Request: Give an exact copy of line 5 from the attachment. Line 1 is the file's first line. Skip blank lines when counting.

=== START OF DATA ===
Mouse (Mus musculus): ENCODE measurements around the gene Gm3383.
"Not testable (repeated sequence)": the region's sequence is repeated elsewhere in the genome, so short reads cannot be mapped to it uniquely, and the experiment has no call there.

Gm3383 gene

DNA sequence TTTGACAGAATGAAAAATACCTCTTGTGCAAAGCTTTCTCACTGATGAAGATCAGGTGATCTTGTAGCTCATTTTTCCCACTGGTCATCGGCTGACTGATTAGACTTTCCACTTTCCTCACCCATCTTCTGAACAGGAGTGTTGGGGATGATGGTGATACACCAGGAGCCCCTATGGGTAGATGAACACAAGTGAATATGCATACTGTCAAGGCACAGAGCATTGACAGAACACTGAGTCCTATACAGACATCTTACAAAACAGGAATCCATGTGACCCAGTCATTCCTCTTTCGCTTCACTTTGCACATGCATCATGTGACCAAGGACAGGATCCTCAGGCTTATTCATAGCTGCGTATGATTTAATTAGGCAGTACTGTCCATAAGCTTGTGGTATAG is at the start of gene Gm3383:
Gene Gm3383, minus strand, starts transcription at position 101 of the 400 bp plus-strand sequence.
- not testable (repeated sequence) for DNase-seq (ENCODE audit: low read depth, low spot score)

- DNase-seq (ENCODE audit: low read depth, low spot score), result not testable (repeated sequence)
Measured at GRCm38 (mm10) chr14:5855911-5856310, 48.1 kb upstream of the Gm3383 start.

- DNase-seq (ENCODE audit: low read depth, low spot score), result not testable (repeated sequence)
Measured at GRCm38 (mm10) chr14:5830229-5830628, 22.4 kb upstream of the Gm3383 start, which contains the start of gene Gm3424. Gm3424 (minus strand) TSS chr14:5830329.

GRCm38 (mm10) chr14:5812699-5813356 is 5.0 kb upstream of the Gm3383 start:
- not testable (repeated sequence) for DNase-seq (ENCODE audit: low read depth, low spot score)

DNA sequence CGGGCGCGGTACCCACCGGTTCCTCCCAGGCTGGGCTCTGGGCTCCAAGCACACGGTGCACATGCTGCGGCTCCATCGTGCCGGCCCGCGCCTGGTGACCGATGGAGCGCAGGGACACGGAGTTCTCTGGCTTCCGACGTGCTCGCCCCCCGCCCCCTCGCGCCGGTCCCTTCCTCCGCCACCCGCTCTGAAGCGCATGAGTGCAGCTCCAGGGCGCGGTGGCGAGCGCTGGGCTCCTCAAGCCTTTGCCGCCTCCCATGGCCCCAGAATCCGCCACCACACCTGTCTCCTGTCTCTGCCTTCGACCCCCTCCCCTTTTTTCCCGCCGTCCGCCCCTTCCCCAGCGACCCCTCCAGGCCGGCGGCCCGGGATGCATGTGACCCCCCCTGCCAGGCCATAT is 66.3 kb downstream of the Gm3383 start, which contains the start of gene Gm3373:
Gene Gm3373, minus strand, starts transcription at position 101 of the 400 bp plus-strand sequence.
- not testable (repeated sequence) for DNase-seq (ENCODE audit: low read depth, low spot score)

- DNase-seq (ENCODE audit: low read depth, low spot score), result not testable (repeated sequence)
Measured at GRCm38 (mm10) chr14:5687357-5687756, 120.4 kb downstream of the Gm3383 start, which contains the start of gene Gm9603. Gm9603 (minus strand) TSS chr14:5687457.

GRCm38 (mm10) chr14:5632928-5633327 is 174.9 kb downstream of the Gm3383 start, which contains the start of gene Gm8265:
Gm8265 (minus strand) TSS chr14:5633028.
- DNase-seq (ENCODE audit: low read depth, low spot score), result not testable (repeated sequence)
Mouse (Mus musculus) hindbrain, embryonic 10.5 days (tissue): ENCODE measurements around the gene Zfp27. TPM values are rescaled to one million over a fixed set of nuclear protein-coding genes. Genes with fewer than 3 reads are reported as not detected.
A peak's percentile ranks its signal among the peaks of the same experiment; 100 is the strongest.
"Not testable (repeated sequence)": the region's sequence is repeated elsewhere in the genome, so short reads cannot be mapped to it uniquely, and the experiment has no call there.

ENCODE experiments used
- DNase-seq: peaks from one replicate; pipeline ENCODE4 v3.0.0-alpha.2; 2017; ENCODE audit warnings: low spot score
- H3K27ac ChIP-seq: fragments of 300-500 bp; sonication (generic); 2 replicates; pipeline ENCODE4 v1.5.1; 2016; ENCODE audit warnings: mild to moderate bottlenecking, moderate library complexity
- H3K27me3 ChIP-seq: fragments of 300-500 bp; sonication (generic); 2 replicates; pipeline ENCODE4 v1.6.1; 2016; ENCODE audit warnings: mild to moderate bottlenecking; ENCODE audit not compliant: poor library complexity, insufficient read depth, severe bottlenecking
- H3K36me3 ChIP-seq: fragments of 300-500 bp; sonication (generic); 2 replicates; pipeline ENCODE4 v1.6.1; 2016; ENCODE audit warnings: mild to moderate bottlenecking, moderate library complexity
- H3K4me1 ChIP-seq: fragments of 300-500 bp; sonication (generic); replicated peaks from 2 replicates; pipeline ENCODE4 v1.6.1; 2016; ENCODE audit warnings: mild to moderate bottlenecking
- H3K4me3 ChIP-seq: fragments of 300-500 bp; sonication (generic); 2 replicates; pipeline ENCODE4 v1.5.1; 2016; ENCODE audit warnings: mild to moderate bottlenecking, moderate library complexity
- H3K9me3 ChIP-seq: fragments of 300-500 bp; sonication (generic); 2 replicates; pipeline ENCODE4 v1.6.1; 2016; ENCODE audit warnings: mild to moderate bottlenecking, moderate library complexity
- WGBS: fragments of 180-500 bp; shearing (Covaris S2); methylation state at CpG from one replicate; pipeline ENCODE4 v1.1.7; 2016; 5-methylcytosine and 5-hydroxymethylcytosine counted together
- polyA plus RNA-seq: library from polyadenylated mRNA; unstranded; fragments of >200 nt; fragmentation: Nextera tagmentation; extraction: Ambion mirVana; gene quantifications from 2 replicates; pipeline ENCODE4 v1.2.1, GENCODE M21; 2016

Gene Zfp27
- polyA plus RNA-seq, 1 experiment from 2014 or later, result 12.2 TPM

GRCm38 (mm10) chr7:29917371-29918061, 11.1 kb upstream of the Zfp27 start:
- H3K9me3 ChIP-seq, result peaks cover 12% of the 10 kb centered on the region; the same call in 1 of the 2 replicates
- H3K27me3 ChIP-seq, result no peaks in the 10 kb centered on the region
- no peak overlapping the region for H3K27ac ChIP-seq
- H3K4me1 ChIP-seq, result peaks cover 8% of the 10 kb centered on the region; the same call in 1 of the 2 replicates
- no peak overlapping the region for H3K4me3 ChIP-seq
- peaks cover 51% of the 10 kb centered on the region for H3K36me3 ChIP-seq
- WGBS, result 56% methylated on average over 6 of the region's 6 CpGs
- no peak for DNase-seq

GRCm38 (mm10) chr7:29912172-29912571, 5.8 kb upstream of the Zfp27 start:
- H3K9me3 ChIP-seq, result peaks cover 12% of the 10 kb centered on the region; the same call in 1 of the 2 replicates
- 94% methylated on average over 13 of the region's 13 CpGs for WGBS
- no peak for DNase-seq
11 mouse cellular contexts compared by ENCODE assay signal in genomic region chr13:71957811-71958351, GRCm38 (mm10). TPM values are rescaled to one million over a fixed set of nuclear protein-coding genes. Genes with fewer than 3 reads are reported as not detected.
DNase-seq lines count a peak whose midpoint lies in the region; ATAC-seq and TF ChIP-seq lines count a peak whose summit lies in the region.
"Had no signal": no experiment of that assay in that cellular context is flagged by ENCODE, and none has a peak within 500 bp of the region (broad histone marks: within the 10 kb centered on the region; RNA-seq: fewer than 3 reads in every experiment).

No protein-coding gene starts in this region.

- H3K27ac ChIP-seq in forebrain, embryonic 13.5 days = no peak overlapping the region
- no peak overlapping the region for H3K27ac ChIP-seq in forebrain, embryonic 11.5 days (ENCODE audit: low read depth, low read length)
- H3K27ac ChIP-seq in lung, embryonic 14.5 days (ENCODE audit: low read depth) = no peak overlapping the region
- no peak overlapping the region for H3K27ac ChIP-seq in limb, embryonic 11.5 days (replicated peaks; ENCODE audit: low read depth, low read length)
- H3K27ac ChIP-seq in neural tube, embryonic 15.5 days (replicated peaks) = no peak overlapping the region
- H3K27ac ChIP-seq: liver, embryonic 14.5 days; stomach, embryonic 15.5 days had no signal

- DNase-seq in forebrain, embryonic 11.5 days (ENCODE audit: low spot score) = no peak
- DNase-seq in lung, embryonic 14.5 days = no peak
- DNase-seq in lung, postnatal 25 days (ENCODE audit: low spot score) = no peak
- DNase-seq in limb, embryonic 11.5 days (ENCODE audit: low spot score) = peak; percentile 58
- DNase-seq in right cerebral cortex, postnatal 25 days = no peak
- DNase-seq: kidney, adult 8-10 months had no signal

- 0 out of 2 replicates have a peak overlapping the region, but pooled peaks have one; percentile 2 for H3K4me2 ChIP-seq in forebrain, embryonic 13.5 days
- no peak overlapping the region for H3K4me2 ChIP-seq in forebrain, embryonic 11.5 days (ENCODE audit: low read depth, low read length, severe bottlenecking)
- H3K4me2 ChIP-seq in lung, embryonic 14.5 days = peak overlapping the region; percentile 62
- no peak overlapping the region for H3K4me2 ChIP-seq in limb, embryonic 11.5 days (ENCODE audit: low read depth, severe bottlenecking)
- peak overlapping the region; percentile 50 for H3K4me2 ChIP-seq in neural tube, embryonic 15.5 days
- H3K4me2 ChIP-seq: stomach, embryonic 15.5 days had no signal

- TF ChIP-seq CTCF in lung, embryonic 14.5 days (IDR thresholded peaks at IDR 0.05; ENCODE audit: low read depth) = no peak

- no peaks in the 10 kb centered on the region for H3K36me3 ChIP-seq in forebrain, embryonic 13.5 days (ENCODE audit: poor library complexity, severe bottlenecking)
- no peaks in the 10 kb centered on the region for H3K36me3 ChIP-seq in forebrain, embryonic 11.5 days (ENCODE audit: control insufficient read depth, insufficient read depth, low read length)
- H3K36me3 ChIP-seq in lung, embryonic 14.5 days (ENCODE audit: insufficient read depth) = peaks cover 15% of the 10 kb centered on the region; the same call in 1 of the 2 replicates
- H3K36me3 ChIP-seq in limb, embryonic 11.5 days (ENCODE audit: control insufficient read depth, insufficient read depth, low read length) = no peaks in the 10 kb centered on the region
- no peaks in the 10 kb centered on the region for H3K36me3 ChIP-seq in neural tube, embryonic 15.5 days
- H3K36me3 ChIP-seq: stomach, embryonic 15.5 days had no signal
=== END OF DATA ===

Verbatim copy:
Gene Gm3383, minus strand, starts transcription at position 101 of the 400 bp plus-strand sequence.